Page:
CH 22 - Chapter 22 The Diversity of Fungi 22.1 What Are the...

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Chapter 22 The Diversity of Fungi
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22.1 What Are the Key Features of Fungi? Fungal bodies consist of slender threads Most fungi are multicellular Cells are surrounded by cell walls composed of chitin , a nitrogen-containing polysaccharide The body of almost all fungi is a mycelium , an interwoven threadlike filaments called hyphae Hyphae of most species are divided into many cells by partitions called septa (singular, septum); each cell possesses one or more nuclei Pores in the septa allow cytoplasm to stream from one cell to the next Fungi cannot move, but grow rapidly in any direction within a suitable environment
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Author Animation: The Structure of Fungi
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The Filamentous Body of a Fungus Fig. 22-1 cell wall septum cytoplasm pore hyphae (b) Hyphae (c) Hypha cross-section (a) Mycelium
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Fungi obtain their nutrients from other organisms Fungi secrete enzymes outside their bodies and absorb the digested nutrients Fungal feed on dead organic material and wastes Fungal parasites absorb nutrients from cells of living hosts and may cause disease Some symbiotic fungi live in mutually beneficial relationships with other organisms Fungal predators consume living organisms Fungi reproduce by spores Spores are tiny reproductive packages capable of developing into adult fungi They are often produced in large numbers, and are dispersed by animals or air currents
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Nemesis of Nematodes Fig. 22-2 Fungal predator video (click me)
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roundworm part of a hypha that formed a noose-like ring around the worm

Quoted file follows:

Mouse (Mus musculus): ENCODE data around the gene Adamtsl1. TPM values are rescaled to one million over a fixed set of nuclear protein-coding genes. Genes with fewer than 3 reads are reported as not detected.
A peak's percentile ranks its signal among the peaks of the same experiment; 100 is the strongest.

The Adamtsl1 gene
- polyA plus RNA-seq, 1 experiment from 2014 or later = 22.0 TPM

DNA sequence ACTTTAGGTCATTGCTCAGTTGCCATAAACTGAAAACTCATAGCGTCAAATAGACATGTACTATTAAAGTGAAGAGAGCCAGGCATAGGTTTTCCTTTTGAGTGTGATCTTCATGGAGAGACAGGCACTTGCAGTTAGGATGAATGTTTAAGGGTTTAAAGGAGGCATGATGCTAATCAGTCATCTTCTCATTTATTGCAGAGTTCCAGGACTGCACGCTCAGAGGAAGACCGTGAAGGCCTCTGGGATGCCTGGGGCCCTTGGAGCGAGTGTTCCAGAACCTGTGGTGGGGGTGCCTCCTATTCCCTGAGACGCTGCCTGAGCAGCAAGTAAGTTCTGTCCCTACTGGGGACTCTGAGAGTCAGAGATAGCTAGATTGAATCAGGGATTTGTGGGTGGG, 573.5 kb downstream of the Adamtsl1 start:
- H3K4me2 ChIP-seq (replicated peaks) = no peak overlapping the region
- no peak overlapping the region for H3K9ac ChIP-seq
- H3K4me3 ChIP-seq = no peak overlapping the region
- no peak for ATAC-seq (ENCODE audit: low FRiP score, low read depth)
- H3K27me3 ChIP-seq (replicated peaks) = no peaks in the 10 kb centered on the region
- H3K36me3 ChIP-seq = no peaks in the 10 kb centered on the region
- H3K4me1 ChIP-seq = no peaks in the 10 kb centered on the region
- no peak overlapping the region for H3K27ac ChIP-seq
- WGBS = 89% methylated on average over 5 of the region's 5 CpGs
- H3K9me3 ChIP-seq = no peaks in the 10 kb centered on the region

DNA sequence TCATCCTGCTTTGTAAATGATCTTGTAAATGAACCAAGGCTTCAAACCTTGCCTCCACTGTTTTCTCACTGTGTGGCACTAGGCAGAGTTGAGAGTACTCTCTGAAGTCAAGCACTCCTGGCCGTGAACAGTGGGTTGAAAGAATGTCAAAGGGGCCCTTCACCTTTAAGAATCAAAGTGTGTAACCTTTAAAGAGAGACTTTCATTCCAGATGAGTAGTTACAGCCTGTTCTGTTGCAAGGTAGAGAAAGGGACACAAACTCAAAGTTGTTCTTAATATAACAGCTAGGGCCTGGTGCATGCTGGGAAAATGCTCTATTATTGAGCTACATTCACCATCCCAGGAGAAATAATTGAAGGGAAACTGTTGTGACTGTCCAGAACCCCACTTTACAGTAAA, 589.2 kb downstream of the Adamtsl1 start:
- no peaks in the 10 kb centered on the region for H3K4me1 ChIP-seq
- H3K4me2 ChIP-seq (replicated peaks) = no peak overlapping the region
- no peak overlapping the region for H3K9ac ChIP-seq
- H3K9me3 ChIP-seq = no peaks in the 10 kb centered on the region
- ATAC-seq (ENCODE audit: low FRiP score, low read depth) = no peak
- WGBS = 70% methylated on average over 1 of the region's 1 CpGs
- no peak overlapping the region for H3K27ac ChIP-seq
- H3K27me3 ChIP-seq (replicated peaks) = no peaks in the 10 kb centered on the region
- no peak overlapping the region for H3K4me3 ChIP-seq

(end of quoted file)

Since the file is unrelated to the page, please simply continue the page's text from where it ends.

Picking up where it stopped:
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Some Fungi Can Eject Spores Fig. 22-3 Spores being dispersed after a drop of water hits the fungus
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Most fungi can reproduce both asexually and sexually During asexual reproduction: Usually occurs under stable conditions, results in the rapid production of genetically identical clones During sexual reproduction: 2 different hyphae fuse so that the nuclei share a common cell The nuclei fuse to form a diploid zygote The zygote undergoes meiosis to form haploid sexual spores The spores germinate and develop into a new mycelium by mitosis Produces fungal bodies that are genetically distinct from either parent
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22.2 What Are the Major Groups of Fungi? Fungus species are classified into five phyla 1. Chytridiomycota (chytrids) 2. Zygomycota (zygomycetes) 3. Glomeromycota (glomeromycetes) 4. Basidiomycota (basidiomycetes) 5. Ascomycota (ascomycetes)
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Evolutionary Tree of the Major Groups of Fungi Fig. 22-4
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Table 22-1
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1. CHYTRIDS – Most chytrids are aquatic – They are distinguished from other fungi by forming flagellated spores that require water for dispersal – They reproduce both asexually and sexually Most feed on dead aquatic material Some species are parasites of plants and animals – One chytrid species is a frog pathogen believed to be a major cause of the current worldwide die-off of frogs Primitive chytrids are believed to have given rise to the other groups of modern fungi
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Fungal Spores Responsible for loss of species?
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Chytrid Filaments Fig. 22-5
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